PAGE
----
Subcommittee Questions Value of Hypothetical Watershed Assessment
Washington D.C. – In a letter sent today to the U.S. Environmental Protection Agency (EPA), Investigations and Oversight Chairman Paul Broun (R-GA) asked EPA Administrator Lisa Jackson a series of questions about the Draft Bristol Bay Watershed Assessment (DBBWA), which is based on a hypothetical mine scenario, and the accompanying Final Peer Review Report. Chairman Broun expressed the concern that EPA is attempting to create a new mechanism to prevent mining, despite the fact that state, local, and federal regulations already exist.
In the letter, Chairman Broun asked why “EPA staff declined to provide a date or timeframe as to when [the Agency] would respond to the [Final Peer Review Report’s] comments, nor when it would finalize the DBBWA.” Chairman Broun also questioned EPA for being “unable to provide a basic answer to the question of how much money the agency spent on producing the draft watershed assessment.”
The letter further asks Administrator Jackson to explain EPA’s decision to “convene a group of qualified experts to review the revised draft assessment in light of the issues raised by the peer reviewers.”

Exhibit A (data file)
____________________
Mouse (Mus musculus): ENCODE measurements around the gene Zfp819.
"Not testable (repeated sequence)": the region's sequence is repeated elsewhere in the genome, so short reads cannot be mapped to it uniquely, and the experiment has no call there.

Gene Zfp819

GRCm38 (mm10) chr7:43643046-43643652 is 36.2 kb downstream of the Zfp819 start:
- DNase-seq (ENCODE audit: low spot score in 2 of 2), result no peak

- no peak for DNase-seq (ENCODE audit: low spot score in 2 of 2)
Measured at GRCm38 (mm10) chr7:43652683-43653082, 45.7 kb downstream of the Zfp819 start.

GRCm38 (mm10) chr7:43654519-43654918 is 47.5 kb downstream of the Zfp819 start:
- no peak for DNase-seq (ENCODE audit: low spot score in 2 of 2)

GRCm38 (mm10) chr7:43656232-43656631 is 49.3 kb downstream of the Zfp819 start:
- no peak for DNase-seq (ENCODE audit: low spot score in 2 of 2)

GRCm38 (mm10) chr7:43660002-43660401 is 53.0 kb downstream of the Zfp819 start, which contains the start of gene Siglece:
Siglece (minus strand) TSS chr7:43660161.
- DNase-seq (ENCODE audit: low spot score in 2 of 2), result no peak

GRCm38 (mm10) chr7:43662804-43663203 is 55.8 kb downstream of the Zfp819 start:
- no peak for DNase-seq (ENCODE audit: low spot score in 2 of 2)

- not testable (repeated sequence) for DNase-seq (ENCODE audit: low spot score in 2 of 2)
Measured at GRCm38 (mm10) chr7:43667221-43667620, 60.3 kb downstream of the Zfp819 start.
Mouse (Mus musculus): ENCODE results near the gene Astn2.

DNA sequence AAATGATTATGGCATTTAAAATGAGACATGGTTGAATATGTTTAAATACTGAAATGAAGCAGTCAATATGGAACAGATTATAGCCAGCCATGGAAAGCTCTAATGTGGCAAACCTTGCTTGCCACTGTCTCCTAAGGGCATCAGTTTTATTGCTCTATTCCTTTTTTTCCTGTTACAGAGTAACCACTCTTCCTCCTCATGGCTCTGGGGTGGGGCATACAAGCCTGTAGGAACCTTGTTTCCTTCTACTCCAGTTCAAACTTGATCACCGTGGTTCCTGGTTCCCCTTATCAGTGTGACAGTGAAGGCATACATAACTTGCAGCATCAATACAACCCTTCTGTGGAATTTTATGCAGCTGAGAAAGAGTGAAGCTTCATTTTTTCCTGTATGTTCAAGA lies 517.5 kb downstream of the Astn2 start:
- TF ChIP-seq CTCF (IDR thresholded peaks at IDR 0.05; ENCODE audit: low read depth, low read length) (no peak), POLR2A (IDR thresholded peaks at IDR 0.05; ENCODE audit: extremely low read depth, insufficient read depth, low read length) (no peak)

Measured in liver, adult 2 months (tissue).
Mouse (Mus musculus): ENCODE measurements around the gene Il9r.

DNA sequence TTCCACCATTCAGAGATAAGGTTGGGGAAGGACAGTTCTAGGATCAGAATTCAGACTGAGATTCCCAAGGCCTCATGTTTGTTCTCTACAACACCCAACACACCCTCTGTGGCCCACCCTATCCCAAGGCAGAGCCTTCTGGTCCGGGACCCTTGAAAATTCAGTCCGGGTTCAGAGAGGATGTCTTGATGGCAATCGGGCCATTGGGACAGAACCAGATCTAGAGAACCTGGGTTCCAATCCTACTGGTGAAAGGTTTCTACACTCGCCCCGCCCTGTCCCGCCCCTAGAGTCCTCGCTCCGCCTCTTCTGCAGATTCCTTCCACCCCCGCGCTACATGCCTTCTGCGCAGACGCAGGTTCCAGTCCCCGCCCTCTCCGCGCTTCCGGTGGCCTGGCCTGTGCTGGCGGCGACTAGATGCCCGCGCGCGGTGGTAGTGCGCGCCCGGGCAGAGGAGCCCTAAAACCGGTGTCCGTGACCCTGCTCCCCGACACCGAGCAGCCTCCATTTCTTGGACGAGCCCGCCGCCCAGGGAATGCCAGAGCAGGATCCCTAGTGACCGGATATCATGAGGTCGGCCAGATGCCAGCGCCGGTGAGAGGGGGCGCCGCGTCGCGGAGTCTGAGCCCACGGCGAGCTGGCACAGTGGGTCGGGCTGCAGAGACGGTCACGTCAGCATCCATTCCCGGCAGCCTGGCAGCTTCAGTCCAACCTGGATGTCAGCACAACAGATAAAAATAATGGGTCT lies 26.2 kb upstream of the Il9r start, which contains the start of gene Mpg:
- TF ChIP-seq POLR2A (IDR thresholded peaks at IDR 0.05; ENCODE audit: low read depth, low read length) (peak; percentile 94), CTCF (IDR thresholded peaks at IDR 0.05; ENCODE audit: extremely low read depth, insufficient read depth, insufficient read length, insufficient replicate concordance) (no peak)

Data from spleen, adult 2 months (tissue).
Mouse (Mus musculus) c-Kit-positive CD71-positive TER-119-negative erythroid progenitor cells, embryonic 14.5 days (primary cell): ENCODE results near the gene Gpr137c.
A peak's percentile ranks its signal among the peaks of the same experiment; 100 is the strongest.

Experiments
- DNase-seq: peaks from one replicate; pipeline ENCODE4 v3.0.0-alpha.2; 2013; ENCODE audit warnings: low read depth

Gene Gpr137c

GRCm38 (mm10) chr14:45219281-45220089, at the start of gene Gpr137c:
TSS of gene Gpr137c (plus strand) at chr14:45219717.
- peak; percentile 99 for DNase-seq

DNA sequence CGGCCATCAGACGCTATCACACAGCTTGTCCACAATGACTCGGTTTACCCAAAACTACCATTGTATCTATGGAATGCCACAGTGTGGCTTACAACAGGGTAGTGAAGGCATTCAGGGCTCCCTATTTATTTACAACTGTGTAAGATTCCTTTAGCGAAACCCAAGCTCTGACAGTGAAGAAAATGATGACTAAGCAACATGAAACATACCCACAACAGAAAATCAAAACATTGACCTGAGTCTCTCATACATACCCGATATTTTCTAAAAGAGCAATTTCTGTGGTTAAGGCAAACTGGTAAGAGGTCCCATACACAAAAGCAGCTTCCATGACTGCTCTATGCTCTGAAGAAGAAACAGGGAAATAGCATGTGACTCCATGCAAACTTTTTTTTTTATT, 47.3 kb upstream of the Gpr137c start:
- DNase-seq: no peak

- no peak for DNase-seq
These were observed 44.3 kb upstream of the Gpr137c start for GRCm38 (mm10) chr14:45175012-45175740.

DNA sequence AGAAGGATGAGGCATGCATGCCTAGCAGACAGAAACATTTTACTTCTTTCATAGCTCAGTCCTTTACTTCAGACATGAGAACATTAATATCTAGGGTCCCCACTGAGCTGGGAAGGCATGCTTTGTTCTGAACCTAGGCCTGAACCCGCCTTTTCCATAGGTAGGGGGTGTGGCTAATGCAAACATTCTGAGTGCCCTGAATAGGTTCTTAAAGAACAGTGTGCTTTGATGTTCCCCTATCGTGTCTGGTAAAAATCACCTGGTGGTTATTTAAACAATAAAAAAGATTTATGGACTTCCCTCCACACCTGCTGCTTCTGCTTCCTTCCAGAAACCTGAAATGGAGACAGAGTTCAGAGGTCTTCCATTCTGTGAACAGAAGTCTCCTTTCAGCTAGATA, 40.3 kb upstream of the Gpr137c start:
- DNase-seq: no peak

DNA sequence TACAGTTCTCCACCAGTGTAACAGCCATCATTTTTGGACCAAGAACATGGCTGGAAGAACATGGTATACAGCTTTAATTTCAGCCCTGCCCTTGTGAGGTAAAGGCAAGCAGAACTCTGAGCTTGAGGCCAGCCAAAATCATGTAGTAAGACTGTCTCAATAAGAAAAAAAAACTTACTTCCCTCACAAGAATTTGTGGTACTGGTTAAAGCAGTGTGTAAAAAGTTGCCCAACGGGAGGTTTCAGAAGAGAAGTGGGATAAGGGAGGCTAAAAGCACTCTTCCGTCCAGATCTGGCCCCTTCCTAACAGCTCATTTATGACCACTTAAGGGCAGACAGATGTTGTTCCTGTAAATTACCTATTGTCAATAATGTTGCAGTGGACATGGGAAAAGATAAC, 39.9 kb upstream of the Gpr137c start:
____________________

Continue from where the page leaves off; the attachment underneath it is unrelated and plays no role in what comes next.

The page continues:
“It doesn’t make sense,” Chairman Broun stated. “During these trying fiscal times, the EPA is spending an undisclosed sum of money on a report that is needlessly based on a hypothetical mine scenario. Regardless of how EPA responds to the issues raised by the peer reviewers in their report, unless EPA waits for an actual, real-world mine application for the Bristol Bay area, all future assessments will suffer from the same fundamental flaw.”
“Unfortunately, it appears as though EPA is happy to continue spending scarce resources on an assessment of questionable value, all in order to create additional, unnecessary, and duplicative regulatory burdens,” Chairman Broun concluded.
A copy of the letter can be viewed HERE